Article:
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Coastal sages adapt well to garden conditions

One trade secret of landscape designers is knowing which plant combinations grow well and look good together. Grouping plants according to their sun/shade and water requirements is the first step. A shortcut is to look at plant communities.

For example, the coastal sage scrub plant community is especially adaptable to garden conditions. Coastal sage scrub plants grow in well-drained loose soils in full sun on the coast, where they are sculpted by the wind into rounded shapes and absorb moisture from the fog. They have tenacious root systems that are great for stabilizing slopes and controlling erosion.

In inland gardens, coastal sage scrub plants will grow in denser soils, especially if planted on mounds to ensure excellent drainage, but often are shorter-lived than on looser soils. In general, they prefer afternoon shade, or in full sun can tolerate some water.

Sages, sagebrushes and wild buckwheat are characteristic of this plant community. Plant flowering sages for bees and buckwheat for butterflies.

My favorite is Cleveland sage (Salvia clevelandii), which has a wonderful sweet sagey fragrance and gray-green leaves. It grows 3 to 5 feet, forming a mounded shape, and in the spring sends out masses of lavender flowers.

Bold, vertical white sage (S. apiana) has a basal rosette of silvery white leaves, with dramatic flowering stalks and a strong pungent fragrance.

With whitish gray leaves and rosy pink flowers, purple sage (S. leucophylla) is the biggest shrubby sage, growing 4 to 7 feet tall and wide.

California sagebrush (Artemisia californica) has fine, soft foliage and a strong sagey fragrance. A smaller plant better suited to most gardens is David's Choice sandhill sagebrush (A. pycnocephala "David's Choice").

A refined plant, Santa Cruz Island buckwheat (Eriogonum arborescens) forms a neat spreading mound usually 2 to 3 feet high, with white to pink flat-topped flower clusters that fade to brown in the fall.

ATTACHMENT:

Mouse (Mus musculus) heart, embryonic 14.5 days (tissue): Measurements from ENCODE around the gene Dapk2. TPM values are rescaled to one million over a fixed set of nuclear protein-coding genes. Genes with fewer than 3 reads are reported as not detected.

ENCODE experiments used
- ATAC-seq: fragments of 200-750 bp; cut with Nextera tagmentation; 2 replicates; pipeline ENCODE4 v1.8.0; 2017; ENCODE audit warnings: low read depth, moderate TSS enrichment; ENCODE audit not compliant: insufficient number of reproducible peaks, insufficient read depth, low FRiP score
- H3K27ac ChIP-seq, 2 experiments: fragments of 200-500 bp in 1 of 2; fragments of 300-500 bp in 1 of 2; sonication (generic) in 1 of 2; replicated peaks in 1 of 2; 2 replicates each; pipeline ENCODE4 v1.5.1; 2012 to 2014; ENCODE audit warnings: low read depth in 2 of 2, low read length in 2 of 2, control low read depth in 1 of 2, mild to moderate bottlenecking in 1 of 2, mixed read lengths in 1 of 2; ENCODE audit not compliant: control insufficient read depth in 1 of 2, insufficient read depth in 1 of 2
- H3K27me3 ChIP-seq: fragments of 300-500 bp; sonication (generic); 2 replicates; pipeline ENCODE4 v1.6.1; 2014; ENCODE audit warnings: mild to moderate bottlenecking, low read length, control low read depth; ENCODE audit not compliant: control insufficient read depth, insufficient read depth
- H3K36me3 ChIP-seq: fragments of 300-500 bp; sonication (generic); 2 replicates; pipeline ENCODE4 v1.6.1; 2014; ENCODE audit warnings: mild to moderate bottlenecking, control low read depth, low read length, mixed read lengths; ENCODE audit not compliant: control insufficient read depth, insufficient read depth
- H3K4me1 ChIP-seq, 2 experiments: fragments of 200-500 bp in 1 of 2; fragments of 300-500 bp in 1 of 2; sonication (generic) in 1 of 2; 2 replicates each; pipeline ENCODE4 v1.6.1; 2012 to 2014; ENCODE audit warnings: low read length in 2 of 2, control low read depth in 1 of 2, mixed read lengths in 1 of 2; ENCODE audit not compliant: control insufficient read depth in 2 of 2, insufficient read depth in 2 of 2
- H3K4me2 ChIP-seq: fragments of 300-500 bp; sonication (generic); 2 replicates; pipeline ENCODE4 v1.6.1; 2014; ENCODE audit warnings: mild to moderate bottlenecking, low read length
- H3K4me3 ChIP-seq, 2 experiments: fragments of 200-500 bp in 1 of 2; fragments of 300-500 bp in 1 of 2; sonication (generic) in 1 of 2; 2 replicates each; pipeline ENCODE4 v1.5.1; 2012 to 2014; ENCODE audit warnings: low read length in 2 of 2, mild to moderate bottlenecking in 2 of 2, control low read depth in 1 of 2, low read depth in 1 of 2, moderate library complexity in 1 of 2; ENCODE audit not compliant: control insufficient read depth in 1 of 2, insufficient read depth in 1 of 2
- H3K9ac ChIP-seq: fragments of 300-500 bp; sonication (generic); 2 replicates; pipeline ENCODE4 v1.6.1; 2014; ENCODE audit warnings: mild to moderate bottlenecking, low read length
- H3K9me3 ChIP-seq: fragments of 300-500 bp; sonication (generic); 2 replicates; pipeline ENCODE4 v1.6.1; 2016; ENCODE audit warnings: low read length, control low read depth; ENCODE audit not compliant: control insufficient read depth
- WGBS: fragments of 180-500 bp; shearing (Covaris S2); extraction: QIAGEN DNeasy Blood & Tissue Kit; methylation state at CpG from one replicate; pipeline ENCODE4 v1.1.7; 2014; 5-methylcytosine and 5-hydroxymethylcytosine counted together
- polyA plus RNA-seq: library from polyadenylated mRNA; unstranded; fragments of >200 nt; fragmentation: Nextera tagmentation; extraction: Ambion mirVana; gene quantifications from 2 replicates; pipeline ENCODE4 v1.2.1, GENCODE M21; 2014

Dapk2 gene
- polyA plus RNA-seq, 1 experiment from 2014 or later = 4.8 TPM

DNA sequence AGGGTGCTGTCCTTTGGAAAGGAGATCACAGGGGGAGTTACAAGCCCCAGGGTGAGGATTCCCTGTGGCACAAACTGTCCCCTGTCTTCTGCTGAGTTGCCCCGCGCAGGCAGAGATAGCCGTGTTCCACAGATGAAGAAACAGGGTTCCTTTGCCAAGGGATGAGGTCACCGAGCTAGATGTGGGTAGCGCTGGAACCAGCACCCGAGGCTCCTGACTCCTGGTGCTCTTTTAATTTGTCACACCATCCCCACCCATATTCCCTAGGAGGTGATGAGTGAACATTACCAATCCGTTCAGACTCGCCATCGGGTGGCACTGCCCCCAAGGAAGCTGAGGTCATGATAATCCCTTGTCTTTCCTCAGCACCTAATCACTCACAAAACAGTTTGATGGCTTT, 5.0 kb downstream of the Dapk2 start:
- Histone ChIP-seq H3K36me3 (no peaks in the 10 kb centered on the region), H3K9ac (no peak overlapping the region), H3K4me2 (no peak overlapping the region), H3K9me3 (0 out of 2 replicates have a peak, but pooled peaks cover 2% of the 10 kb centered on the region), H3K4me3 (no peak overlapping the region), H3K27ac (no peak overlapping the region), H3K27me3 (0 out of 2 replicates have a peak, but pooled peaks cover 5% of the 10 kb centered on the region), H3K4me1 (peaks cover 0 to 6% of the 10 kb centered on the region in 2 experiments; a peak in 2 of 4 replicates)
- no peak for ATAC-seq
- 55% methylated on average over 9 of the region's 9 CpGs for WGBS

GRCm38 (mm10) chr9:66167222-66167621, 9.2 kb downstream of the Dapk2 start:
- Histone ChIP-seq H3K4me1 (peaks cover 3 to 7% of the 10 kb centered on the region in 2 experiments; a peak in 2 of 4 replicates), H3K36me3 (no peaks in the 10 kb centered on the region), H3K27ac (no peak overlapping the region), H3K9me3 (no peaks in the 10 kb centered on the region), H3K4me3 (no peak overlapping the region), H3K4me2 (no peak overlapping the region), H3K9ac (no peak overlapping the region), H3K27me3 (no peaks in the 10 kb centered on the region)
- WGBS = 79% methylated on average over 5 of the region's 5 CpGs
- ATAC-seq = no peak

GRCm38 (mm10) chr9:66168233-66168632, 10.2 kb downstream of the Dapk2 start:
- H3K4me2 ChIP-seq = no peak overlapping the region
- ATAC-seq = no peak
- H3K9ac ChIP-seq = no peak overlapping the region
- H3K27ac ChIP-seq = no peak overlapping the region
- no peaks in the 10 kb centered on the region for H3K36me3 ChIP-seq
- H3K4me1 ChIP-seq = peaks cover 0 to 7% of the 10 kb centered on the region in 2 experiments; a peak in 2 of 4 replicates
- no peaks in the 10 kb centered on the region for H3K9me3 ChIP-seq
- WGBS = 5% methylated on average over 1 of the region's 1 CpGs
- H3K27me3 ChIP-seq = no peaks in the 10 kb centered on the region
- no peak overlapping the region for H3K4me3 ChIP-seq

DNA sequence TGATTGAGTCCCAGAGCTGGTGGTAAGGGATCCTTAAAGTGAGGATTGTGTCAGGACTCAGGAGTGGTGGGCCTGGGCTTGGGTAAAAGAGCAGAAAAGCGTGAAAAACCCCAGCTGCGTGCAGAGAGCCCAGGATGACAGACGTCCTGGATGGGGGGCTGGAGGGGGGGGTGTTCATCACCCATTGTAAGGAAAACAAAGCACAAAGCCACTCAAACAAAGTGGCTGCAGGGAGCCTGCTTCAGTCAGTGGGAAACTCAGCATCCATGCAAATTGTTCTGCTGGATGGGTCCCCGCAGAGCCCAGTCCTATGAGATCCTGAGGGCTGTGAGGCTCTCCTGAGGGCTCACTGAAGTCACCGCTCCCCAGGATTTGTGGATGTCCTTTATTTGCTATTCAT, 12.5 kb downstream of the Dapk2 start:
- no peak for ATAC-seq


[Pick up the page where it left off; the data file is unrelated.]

Needlelike leaves distinguish California buckwheat (E. fasciculatum), which is smothered in white flowers from spring to summer, fading to rust or brown in the fall.

The biggest and boldest buckwheat is Saint Catherine's lace (E. giganteum), which has bigger leaves than the others as well as huge creamy flower sprays.

Red-flowered buckwheat (E. grande rubescens) is one of the easiest to grow, staying a foot or two tall and wide, and spreading through the garden.

Finally, sulfur buckwheat (E. umbellatum) is a reliable small plant with vibrant yellow flowers.

Two public gardens where you can see coastal sage scrub plants are Native Hill at Foothill College in Los Altos Hills, next to Parking Lot 5-A (bring 8 quarters for parking), and the California Garden on the Stanford campus, at the corner of Lomita Drive and Roth Way (free parking on weekends).

Tanya Kucak practices organic land care, specializing in natives and edibles. She studied horticulture at Foothill and Merritt colleges. E-mail questions and comments to This email address is being protected from spambots. You need JavaScript enabled to view it. .

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